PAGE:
Going into the Berkshire Hathaway annual meeting this year, my excitement was tangible. A longtime student of Warren Buffett and Charlie Munger, I was thrilled to finally be able to see them both in person, answering a barrage of questions from 40,000 shareholders off the cuff. My weekend in Omaha certainly didn’t disappoint. In addition to checking out Berkshire’s headquarters, Nebraska Furniture Mart, and Buffett’s house, I was able to see Buffett and Munger speak twice — first at the now-famous annual meeting and again the next day in a much cosier setting at the Berkshire press conference. The two…
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Going into the Berkshire Hathaway annual meeting this year, my excitement was tangible. A longtime student of Warren Buffett and Charlie Munger, I was thrilled to finally be able to see them both in person, answering a barrage of questions from 40,000 shareholders off the cuff.
My weekend in Omaha certainly didn’t disappoint. In addition to checking out Berkshire’s headquarters, Nebraska Furniture Mart, and Buffett’s house, I was able to see Buffett and Munger speak twice — first at the now-famous annual meeting and again the next day in a much cosier setting at the Berkshire press conference.
The two were on top of their game the entire weekend, giving their thoughts on questions on so many different topics such as Berkshire’s valuation, European debt problems, and the U.S. educational system.
One thing about their responses caught me by surprise, though. These two investors are known, among other things, for their investment focus on the qualitative facets of a business.
Buffett emphasises management, integrity, reputation, and competitive advantage. To be sure, these concepts showed up in their answers to various questions. But what struck me most was their numerical focus: For all their focus on qualitative factors, Munger and Buffett are quantitative hounds. Entirely offhand, the two men rattled off all of these figures:
- The percentage of trained engineers that end up in the financial sector.
- The percentage of the time the wind blows in Iowa.
- The percentage of all U.S. corporate taxes paid by Berkshire.
- The relative income tax rates of hedge fund managers and physics teachers.
- The market price of gold when Buffett took over Berkshire Hathaway.
- The increase in See’s Candies’ revenue relative to increases in invested capital.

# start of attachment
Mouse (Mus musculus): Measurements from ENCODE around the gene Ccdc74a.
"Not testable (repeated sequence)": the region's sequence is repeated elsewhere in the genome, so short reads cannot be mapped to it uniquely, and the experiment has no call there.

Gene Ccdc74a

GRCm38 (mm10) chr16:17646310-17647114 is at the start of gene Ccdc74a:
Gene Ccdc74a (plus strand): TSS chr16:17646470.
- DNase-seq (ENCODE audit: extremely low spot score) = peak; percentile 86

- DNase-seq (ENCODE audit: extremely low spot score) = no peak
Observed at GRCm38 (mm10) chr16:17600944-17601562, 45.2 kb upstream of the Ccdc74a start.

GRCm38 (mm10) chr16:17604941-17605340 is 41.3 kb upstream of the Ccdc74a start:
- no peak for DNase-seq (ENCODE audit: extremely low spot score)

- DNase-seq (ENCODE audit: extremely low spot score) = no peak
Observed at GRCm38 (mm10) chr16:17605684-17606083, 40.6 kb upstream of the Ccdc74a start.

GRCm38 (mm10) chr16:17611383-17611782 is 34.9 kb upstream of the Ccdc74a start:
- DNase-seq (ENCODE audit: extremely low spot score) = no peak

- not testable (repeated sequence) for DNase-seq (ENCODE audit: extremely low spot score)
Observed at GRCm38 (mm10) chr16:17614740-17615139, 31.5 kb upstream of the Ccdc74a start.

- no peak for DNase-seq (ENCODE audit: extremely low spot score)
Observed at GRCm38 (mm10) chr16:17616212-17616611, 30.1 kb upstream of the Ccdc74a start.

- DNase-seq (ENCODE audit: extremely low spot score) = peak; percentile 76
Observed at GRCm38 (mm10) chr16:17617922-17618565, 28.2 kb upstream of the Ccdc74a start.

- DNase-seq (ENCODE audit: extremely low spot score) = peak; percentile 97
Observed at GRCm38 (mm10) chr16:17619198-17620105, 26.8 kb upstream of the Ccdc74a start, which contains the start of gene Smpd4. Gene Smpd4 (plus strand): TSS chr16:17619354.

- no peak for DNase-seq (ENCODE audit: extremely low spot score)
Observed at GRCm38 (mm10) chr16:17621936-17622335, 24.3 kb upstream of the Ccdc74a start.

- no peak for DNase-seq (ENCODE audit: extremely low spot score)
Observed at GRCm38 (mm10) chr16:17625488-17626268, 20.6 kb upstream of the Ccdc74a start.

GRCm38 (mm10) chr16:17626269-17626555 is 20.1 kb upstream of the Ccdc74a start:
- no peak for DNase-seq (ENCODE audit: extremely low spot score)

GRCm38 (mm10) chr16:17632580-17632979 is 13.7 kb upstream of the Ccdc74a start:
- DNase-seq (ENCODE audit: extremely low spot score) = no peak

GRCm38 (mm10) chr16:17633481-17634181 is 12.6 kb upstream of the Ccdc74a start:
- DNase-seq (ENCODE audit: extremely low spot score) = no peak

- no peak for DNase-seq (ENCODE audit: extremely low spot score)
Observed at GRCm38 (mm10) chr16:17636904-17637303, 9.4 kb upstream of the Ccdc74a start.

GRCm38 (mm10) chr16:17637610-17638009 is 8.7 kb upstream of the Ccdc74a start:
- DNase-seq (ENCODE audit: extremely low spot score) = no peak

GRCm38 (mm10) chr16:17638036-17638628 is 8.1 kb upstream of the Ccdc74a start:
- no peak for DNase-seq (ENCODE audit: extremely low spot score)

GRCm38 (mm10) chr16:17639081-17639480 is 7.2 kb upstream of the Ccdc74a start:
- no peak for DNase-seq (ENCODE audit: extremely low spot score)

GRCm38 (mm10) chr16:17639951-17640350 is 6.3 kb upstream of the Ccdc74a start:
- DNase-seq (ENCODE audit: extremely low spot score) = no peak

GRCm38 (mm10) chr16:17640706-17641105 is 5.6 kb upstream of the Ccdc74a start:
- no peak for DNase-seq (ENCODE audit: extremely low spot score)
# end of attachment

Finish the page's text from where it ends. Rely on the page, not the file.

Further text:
- The percentage of Europeans who died from the Black Death.
- The population of New Zealand.
- The total reinsurance losses on the Japanese earthquake and tsunami and the percentage attributable to Berkshire.
- The value today of $1 in 1930.
- The total number of employees of all Berkshire subsidiaries.
- The dimensions of a cube containing all the world’s gold supply and its total market value.
Buffett and Munger quickly put each question into quantitative context, and their answers flowed from this context.
Shiny, happy, useless gold
Take, for example, the last figure on this list. In response to a question about why he hadn’t invested in gold, Buffett whipped out a response that sounded something like this (after my paraphrasing):
Imagine a cube containing all of the world’s gold. This cube will measure just over 67 feet to a side. It’s great; it’s shiny; it’s pretty. You can look at it; you can fondle it; you can stand on it. It’s isn’t going to do anything — except it will depreciate in value unless demand keeps up with the annual growth in the gold supply as we mine more of the stuff. So I ask you this: Would you prefer this 67-foot-to-a-side cube of gold, or instead all the farmland in the United States, 10 ExxonMobils, AND a trillion dollars of walking-around money? Because the current market values are the same.
If that’s not a quantitative mind at work, I don’t know what is.
The striking thing about these figures is their scarcity.
Buffett and Munger are both known for their voracious reading habits, but these are not figures you would stumble upon in a book or newspaper. These are calculated figures. Warren and Charlie’s off-the-cusp knowledge of these numbers makes clear to me a major difference between their investment processes and those of the average investor.
Most average investors take available information and use it to make decisions. Warren Buffett and Charlie Munger do the reverse: They figure out exactly the information they need to make an investment decision, and then they go find it — often patching it together and calculating it themselves.
Be smarter and a better investor
We can all learn a ton about decision-making (investment and otherwise) from Warren and Charlie. There is much to be said for their focus on qualitative business factors, but don’t miss the bigger concept: The qualitative factors combine with the quantitative context to form a clearer investment picture.
The next time you are considering a new investment, take a page from Warren and Charlie’s book and decide what you need to know, then seek it out. Besides making you sound smart at cocktail parties, the information you patch together will help you make better, more independent investment decisions — and over time, better decisions mean better returns.
This article, written by Alex Pape, was originally published on Fool.com. Bruce Jackson, who has an interest in Berkshire Hathaway, has updated it.